I have several family members and friends who have Insulin Resistance. I decided to do some research on this. Remember that my research and blog is for information only. It is up to you and your Dr., and/or Nutritionist to decide what is best for your health. That being said, I will include some links that you can look at for more information.
“Insulin Resistance is when cells in your body fat, muscles and liver start resisting or ignoring the signal that the hormone insulin is trying to send out - which is to grab glucose out of our blood stream and put it into our cells.” Insulin Resistance Causes and Symptoms - EndocrineWeb
Insulin is a hormone produced in the pancreas. Insulin helps control your blood sugar. It also has many other functions in your system. Including helping to control lipids, a form of fat. Insulin helps control protein and carbohydrates.
Muscles and fat cells do not respond properly when insulin resistance develops. More insulin is needed for these systems to work well and eventually, even the extra insulin doesn't work.
Severe illness can also affect your insulin resistance. Type 2 diabetes and critical illness: spot the difference - On Medicine This website talks about the insulin resistance in critical illness and type 2 diabetes. There are some differences, such as type 2 diabetes is long term, while insulin resistance during illness is short term. They also state that insulin resistance during the acute stage of illness is considered an adaptive component of the stress response. After the acute illness phase, continued insulin resistance is associated with the toxicity of hyperglycemia. This may lead to type 2 diabetes after the illness is over.
“The presence of diabetes is based on medical records, where the type of diabetes, the type of control and treatment are often undefined.”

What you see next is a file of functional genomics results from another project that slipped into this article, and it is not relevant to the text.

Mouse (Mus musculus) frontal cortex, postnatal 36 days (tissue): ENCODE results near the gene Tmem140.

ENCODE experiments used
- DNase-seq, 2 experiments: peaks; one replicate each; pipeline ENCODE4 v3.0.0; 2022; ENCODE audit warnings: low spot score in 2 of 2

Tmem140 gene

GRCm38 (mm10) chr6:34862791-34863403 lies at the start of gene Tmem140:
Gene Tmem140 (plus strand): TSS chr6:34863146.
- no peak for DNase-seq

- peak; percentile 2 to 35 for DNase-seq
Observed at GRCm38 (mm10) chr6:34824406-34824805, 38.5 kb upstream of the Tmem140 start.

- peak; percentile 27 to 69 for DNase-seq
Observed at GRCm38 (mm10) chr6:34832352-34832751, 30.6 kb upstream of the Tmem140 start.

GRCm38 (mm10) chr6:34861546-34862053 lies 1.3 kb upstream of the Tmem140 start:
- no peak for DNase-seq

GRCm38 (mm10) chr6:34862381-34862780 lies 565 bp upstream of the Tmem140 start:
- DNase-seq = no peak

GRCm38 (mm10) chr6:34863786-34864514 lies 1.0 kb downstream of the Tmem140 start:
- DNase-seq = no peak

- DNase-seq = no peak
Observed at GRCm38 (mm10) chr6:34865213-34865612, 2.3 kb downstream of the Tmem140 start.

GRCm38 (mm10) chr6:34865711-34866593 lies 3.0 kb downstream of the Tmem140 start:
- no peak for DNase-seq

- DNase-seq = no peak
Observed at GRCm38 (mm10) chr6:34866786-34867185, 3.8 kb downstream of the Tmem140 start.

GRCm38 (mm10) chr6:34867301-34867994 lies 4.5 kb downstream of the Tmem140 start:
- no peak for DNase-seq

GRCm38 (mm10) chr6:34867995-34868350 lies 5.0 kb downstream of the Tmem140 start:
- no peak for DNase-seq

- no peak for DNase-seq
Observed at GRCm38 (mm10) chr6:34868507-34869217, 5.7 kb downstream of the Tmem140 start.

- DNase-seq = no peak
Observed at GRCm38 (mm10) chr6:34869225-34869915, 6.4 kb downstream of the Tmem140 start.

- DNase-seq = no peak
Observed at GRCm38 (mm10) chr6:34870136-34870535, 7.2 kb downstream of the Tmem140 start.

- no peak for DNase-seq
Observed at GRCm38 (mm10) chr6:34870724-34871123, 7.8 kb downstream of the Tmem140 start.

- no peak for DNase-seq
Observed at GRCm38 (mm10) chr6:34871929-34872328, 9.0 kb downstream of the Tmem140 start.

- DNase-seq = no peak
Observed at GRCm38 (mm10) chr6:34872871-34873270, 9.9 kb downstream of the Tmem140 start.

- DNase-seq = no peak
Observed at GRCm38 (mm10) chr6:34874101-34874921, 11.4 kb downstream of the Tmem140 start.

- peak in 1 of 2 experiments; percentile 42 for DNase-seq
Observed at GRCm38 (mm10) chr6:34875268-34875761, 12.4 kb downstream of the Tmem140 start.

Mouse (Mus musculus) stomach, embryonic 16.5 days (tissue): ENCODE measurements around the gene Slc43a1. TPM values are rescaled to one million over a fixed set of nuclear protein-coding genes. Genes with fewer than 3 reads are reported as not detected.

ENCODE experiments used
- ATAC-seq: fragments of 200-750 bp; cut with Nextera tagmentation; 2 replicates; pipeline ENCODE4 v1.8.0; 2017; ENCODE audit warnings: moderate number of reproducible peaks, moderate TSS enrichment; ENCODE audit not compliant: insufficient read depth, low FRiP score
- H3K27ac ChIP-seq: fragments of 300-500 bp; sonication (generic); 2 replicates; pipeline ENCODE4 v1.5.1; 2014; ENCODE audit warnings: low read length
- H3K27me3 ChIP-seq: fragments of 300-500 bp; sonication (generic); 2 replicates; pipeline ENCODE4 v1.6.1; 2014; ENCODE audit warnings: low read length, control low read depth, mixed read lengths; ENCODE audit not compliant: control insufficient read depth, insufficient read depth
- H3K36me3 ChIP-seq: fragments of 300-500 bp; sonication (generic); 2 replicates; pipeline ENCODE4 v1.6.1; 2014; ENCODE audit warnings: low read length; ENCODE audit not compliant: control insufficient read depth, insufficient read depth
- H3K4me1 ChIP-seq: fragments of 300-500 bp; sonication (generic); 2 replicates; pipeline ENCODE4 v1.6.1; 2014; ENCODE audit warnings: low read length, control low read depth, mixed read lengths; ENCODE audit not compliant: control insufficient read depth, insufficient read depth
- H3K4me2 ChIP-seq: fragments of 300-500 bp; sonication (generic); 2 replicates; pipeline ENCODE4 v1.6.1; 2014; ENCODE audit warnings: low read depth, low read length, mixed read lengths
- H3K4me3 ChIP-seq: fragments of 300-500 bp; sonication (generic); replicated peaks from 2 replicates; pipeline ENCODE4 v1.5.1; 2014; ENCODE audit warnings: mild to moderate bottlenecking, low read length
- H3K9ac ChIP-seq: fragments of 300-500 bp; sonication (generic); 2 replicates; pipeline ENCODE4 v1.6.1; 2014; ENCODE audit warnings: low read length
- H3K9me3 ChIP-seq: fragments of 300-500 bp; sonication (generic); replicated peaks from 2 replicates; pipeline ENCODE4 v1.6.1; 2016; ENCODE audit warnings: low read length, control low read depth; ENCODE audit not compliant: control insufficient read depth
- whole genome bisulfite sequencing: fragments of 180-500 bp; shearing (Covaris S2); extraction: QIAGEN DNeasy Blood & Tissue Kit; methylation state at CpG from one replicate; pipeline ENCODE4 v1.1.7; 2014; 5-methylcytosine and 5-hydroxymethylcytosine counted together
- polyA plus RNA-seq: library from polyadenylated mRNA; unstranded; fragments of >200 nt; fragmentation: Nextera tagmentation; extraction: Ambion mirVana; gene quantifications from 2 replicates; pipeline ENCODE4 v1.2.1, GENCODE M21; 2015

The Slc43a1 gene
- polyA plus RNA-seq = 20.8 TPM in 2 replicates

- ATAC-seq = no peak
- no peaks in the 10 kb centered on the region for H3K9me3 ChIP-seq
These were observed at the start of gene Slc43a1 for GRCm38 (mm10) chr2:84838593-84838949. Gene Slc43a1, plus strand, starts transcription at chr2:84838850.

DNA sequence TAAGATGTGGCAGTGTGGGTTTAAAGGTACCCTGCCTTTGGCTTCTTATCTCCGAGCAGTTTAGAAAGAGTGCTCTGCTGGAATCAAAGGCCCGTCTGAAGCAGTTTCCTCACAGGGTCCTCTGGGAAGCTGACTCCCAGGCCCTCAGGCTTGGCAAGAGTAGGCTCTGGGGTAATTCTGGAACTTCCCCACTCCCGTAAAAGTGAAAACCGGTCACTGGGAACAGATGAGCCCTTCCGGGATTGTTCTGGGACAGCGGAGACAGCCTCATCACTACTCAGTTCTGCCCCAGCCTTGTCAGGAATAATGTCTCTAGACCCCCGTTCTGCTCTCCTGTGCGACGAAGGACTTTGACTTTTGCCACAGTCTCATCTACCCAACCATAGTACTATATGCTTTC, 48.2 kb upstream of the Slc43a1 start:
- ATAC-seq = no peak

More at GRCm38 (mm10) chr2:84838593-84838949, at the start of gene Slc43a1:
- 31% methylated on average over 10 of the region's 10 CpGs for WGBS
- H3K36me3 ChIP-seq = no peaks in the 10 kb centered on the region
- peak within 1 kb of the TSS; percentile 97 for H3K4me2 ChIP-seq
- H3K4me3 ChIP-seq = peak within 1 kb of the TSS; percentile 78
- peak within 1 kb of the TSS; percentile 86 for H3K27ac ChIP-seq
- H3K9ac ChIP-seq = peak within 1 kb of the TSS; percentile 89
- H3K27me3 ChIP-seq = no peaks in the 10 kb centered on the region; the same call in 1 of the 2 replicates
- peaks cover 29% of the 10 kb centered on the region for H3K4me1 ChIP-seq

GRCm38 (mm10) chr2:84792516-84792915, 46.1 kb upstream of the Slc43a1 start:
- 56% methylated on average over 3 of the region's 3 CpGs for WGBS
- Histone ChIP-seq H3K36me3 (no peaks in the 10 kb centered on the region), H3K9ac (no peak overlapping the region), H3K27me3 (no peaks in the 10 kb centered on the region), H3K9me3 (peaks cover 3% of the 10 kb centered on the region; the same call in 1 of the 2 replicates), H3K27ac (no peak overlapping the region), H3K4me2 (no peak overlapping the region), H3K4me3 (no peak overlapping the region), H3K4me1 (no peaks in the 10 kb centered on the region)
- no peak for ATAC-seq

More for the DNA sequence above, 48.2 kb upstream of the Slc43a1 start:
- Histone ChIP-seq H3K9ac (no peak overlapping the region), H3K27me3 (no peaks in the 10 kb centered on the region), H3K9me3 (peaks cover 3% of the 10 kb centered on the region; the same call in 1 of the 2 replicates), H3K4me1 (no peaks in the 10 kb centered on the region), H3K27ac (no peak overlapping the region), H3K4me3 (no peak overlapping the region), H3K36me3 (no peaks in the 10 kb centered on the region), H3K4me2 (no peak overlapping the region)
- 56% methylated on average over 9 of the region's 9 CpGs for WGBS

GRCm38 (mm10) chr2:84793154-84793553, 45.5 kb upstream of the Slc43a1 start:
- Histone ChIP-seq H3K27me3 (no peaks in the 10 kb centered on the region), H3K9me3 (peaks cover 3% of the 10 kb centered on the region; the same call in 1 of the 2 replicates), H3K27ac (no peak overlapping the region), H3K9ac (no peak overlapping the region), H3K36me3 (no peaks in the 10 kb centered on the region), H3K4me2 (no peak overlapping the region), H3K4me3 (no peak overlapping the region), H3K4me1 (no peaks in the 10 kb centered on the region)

“The metrics used to report and describe stress hyperglycemia is highly variable” Drs., who may not be familiar with this may find the reports confusing.
In my research, I found several websites which stated that obesity, lack of exercise and poor eating habits contribute to insulin resistance. Insulin resistance may also be caused by stress, lack of or poor sleeping patterns, some medications, smoking, pregnancy, and metabolic syndrome.
Metabolic syndrome is a group of symptoms, including but not limited to high blood sugar, high blood pressure, excess weight or fat around the waist area and abnormal cholesterol levels. Even if you have one or two of these symptoms, it doesn’t mean you have metabolic syndrome. This syndrome can increase your risk of heart disease, diabetes and possibly stroke.
How can you help control insulin resistance naturally? I found many websites which mentioned many ways and methods to help you with this. However, my favourite website is Healthline. 14 Natural Ways to Improve Your Insulin Sensitivity - Healthline
I will do further blogs on some of these health problems and/or conditions. Remember to discuss any changes to your activities and/or diet with your Dr. and/or Nutritionist.
See my post The Difference Between the GI and GL Diets